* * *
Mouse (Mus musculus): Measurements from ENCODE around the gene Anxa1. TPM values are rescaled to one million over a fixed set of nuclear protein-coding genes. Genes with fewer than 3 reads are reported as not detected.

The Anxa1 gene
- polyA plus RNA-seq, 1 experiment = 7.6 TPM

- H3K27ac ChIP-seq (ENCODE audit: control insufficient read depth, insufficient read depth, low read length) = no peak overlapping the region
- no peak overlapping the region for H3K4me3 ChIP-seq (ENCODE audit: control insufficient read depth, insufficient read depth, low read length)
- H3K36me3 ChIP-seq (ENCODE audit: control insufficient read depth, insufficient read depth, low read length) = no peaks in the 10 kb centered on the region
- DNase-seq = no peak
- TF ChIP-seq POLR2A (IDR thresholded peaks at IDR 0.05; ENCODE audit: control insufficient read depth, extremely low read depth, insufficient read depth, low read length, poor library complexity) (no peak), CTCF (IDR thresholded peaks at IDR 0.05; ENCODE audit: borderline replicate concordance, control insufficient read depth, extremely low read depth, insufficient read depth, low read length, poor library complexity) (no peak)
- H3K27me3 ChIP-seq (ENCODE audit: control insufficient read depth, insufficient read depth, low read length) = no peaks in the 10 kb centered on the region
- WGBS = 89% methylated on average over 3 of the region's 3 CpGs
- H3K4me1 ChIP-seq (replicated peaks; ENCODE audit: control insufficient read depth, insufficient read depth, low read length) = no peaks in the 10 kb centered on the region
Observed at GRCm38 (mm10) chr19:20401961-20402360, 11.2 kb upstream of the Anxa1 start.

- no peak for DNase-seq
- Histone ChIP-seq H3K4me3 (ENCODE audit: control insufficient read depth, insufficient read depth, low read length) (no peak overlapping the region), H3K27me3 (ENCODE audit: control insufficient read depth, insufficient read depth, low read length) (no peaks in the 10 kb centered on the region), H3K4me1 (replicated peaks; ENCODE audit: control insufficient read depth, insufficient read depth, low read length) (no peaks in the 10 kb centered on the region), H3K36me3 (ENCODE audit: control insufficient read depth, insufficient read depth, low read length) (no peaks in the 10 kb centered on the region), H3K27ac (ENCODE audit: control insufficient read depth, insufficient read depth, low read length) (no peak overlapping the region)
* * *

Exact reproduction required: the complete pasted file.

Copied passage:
Mouse (Mus musculus): Measurements from ENCODE around the gene Anxa1. TPM values are rescaled to one million over a fixed set of nuclear protein-coding genes. Genes with fewer than 3 reads are reported as not detected.

The Anxa1 gene
- polyA plus RNA-seq, 1 experiment = 7.6 TPM

- H3K27ac ChIP-seq (ENCODE audit: control insufficient read depth, insufficient read depth, low read length) = no peak overlapping the region
- no peak overlapping the region for H3K4me3 ChIP-seq (ENCODE audit: control insufficient read depth, insufficient read depth, low read length)
- H3K36me3 ChIP-seq (ENCODE audit: control insufficient read depth, insufficient read depth, low read length) = no peaks in the 10 kb centered on the region
- DNase-seq = no peak
- TF ChIP-seq POLR2A (IDR thresholded peaks at IDR 0.05; ENCODE audit: control insufficient read depth, extremely low read depth, insufficient read depth, low read length, poor library complexity) (no peak), CTCF (IDR thresholded peaks at IDR 0.05; ENCODE audit: borderline replicate concordance, control insufficient read depth, extremely low read depth, insufficient read depth, low read length, poor library complexity) (no peak)
- H3K27me3 ChIP-seq (ENCODE audit: control insufficient read depth, insufficient read depth, low read length) = no peaks in the 10 kb centered on the region
- WGBS = 89% methylated on average over 3 of the region's 3 CpGs
- H3K4me1 ChIP-seq (replicated peaks; ENCODE audit: control insufficient read depth, insufficient read depth, low read length) = no peaks in the 10 kb centered on the region
Observed at GRCm38 (mm10) chr19:20401961-20402360, 11.2 kb upstream of the Anxa1 start.

- no peak for DNase-seq
- Histone ChIP-seq H3K4me3 (ENCODE audit: control insufficient read depth, insufficient read depth, low read length) (no peak overlapping the region), H3K27me3 (ENCODE audit: control insufficient read depth, insufficient read depth, low read length) (no peaks in the 10 kb centered on the region), H3K4me1 (replicated peaks; ENCODE audit: control insufficient read depth, insufficient read depth, low read length) (no peaks in the 10 kb centered on the region), H3K36me3 (ENCODE audit: control insufficient read depth, insufficient read depth, low read length) (no peaks in the 10 kb centered on the region), H3K27ac (ENCODE audit: control insufficient read depth, insufficient read depth, low read length) (no peak overlapping the region)